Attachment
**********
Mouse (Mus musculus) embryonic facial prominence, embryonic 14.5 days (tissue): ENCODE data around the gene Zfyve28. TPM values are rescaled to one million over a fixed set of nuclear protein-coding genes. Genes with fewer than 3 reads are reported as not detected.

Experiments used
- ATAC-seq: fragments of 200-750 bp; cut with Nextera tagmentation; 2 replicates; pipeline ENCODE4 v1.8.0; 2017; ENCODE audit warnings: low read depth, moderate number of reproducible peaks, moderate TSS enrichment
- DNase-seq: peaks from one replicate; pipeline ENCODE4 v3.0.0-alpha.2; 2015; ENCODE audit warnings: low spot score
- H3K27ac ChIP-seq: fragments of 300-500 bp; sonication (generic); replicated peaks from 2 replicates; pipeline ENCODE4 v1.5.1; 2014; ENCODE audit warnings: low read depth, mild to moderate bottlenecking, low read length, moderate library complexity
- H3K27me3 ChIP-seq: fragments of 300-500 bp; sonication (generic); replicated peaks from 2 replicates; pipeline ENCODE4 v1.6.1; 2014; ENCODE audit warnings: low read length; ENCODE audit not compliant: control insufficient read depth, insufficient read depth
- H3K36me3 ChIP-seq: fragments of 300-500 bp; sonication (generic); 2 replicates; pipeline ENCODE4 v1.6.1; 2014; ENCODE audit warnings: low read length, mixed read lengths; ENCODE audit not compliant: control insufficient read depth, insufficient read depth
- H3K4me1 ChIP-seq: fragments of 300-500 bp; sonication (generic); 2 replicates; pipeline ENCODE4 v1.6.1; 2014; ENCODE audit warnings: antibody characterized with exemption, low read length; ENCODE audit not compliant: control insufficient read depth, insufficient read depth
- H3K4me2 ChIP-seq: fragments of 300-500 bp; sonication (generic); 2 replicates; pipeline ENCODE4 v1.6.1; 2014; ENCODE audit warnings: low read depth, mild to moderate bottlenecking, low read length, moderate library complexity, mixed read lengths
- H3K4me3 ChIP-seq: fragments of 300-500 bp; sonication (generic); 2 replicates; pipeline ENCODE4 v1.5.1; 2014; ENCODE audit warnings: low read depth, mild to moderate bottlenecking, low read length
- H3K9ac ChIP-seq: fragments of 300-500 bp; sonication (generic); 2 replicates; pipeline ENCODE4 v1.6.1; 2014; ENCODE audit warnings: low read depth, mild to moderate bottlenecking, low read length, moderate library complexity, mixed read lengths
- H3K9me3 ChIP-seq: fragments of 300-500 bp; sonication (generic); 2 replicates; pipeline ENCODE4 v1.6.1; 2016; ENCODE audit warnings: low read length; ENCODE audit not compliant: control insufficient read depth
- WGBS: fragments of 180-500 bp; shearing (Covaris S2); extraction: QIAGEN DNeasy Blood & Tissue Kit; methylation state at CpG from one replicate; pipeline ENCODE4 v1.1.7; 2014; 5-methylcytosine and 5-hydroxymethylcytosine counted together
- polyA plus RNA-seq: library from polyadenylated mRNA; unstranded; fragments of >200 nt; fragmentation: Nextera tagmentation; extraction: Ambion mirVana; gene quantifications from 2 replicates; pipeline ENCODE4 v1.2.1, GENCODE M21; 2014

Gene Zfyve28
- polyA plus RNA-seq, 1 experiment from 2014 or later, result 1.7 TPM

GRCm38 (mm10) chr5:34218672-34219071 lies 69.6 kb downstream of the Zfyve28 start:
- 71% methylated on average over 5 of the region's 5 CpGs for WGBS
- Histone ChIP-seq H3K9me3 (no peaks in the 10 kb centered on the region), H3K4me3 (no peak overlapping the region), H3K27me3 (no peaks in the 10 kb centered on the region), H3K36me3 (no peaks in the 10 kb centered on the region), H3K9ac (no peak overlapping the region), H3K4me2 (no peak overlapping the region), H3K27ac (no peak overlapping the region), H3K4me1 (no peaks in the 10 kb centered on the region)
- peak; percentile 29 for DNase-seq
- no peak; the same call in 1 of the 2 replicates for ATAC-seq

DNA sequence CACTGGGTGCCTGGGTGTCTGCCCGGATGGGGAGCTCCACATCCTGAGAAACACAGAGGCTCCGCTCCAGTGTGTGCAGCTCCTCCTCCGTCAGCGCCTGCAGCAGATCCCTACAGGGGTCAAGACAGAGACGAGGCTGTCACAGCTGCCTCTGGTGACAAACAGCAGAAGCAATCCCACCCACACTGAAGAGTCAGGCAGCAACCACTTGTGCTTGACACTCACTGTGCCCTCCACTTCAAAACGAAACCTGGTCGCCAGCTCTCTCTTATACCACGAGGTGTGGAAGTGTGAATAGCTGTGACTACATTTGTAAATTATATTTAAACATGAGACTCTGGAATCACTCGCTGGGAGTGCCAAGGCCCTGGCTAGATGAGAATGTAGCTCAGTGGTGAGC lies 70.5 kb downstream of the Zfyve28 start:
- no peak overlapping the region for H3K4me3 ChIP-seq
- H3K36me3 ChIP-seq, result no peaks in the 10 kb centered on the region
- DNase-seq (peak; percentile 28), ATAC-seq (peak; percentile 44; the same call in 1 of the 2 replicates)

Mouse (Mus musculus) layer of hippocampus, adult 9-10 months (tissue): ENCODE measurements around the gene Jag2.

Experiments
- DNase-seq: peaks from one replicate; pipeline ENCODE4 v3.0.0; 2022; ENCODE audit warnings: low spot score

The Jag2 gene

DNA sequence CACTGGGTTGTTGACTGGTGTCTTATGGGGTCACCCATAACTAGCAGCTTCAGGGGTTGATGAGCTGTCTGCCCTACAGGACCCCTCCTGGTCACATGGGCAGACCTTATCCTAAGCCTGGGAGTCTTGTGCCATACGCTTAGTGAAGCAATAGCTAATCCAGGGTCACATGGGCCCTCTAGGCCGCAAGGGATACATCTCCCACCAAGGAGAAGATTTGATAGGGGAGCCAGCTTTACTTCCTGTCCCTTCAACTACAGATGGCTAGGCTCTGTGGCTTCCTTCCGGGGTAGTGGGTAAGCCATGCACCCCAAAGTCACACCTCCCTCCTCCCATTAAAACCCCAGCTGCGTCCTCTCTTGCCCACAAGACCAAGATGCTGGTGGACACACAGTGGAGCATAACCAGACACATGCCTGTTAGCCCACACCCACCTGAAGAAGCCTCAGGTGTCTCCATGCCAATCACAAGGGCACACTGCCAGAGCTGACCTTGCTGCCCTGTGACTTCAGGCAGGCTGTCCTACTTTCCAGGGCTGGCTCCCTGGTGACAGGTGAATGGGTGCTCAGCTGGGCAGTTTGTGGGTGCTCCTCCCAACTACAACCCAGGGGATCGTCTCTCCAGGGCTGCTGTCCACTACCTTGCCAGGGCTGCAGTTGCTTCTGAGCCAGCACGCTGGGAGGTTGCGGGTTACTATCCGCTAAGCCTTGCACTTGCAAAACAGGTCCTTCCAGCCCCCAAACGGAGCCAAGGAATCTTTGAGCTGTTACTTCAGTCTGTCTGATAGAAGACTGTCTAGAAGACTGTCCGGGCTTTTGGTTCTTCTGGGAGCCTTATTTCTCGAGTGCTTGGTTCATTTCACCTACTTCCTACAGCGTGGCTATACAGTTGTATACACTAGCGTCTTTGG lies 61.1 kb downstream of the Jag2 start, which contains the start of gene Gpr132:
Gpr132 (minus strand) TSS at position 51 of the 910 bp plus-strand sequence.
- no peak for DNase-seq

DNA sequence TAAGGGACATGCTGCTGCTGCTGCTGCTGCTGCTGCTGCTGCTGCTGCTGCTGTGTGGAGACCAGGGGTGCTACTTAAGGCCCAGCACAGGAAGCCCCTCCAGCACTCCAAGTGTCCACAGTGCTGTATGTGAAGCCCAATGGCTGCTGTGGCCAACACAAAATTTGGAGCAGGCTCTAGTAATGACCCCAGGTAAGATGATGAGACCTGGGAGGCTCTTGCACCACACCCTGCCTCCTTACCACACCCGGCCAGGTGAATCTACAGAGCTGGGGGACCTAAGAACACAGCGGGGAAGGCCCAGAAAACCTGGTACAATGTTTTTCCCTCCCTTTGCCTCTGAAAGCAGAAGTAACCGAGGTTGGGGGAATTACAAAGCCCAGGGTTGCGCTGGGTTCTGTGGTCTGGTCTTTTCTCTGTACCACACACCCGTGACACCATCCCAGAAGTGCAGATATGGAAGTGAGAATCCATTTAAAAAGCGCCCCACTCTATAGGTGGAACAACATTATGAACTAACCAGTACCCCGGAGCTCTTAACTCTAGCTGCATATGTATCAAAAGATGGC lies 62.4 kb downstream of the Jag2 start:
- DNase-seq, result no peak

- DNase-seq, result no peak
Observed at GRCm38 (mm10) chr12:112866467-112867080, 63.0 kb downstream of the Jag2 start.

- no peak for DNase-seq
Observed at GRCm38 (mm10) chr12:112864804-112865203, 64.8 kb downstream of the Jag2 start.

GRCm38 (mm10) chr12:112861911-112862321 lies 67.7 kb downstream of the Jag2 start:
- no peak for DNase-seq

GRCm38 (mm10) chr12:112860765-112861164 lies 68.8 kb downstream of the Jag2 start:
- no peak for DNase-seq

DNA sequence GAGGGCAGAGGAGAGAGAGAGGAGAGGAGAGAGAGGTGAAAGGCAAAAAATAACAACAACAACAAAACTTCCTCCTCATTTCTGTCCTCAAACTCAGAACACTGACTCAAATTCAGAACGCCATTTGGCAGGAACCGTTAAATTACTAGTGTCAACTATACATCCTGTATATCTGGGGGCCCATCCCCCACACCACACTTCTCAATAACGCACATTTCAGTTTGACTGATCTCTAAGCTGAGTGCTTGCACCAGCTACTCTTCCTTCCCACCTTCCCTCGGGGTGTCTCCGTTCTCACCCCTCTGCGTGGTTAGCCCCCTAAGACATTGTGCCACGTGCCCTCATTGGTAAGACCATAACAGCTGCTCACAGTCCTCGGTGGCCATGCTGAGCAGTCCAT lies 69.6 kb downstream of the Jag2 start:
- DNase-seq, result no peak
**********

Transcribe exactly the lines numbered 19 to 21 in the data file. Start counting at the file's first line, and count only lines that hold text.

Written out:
- Histone ChIP-seq H3K9me3 (no peaks in the 10 kb centered on the region), H3K4me3 (no peak overlapping the region), H3K27me3 (no peaks in the 10 kb centered on the region), H3K36me3 (no peaks in the 10 kb centered on the region), H3K9ac (no peak overlapping the region), H3K4me2 (no peak overlapping the region), H3K27ac (no peak overlapping the region), H3K4me1 (no peaks in the 10 kb centered on the region)
- peak; percentile 29 for DNase-seq
- no peak; the same call in 1 of the 2 replicates for ATAC-seq